Money to fund support for representation in former Labour strongholds and to prepare the party for the local elections in three years is instead paying for a deluxe penthouse office, emptied of staff.
Party leader Joan Burton was confronted about the dilemma at a post-election meeting of candidates last week in Dublin, amid concerns that the office lease — understood to run until the end of 2017 — is gobbling up the reduced resources left after the disastrous election outcome.
Labour sold its Georgian House headquarters on Ely Place, besides St Stephens Green, last year at a knock down price of €800,000 compared to the €3m it cost several years earlier. The party then moved to the penthouse in the lavish eight-storey Bloodstone building, one of the finest in Dublin 2’s so-called Silicon Docks.
Labour agreed a three-year lease, paying rent of €212,000 a year. Most of the other space in the Bloodstone building is occupied by high-tech American firms.
While the party hosted media events regularly at the penthouse overlooking the Liffey during the election, Labour sources point out that, with significantly reduced parliamentarians returned, much fewer staff will now be using the office.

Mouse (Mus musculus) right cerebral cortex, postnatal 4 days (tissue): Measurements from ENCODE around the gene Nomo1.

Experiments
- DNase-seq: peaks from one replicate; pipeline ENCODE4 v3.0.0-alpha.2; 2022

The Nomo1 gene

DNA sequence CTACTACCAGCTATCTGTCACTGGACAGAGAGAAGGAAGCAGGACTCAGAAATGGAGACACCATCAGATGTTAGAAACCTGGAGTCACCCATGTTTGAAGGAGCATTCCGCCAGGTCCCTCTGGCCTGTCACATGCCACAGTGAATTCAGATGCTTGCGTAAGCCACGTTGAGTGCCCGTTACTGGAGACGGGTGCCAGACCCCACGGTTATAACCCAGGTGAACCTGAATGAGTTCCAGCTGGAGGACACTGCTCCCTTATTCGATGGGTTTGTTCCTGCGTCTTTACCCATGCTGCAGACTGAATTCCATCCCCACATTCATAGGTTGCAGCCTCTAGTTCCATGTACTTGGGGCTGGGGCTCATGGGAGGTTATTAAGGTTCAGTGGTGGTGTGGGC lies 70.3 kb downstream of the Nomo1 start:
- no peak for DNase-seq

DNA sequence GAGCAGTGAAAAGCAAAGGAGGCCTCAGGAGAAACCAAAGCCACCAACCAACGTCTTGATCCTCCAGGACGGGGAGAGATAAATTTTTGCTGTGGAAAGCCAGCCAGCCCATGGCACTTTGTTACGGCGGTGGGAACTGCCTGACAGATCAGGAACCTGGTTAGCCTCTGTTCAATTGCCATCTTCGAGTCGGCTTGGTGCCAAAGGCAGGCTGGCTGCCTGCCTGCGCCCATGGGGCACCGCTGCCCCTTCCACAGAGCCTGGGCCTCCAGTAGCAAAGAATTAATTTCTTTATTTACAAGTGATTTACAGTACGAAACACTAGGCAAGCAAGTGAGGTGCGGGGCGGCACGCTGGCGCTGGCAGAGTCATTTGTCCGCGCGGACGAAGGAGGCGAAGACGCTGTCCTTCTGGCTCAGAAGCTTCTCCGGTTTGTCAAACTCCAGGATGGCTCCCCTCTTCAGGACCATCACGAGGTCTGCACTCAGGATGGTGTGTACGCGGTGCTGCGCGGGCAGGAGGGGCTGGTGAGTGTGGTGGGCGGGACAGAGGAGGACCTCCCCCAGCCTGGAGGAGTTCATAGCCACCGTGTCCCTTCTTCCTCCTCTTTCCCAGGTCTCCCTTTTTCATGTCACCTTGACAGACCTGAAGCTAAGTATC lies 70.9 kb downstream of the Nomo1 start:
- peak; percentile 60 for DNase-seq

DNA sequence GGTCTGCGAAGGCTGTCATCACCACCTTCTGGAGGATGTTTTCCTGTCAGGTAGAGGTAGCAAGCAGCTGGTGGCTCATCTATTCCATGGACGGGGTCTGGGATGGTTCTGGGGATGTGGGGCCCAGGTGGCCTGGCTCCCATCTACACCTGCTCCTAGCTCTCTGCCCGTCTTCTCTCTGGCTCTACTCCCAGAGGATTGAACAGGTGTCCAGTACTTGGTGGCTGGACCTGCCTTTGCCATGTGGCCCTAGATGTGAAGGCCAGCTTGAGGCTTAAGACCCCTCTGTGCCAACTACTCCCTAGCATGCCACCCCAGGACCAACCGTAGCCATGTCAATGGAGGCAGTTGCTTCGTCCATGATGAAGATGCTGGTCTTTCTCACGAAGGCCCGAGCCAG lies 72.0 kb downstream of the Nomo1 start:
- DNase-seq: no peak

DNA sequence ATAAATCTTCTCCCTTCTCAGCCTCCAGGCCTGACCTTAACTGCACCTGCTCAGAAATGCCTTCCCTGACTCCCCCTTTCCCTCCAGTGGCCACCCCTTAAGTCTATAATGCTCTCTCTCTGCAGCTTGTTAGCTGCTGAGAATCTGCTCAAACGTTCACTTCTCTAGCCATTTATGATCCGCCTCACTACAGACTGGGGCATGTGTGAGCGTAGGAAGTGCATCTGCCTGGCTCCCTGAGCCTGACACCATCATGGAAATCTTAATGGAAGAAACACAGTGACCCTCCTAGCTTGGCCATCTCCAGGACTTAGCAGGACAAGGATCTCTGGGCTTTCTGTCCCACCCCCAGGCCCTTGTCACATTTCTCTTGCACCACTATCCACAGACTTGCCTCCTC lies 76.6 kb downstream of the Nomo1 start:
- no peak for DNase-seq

One irate parliamentarian told the Irish Examiner: “We brought this up last week, but it was hushed up, slapped down at the meeting. The overall view is that it was sold below value originally. Then, with the new place, it was clear half the parliamentary party would be gone, so less space would be required for offices. What’s the point now having a panoramic place, a state of the art building, when we have only seven TDs left?
“The concern is [the money] could be used elsewhere. There are whole swathes of the country now without Labour representation that need resources. There was no proper discussion among the membership about the original sale, it was all done cloak and dagger.”
Labour officially has confirmed that, before the election, it was receiving around €2.8m annually in state funding. However, following the election, with just seven TDs, it now gets about €900,000 a year from the state, a spokesman said. A quarter of this remaining funding will now be spent on the new offices.
“We are now having to rely on the goodwill of volunteers, while paying for this flashy, white, top-floor penthouse, which we now call Labour’s Taj Mahal,” added a frustrated party source.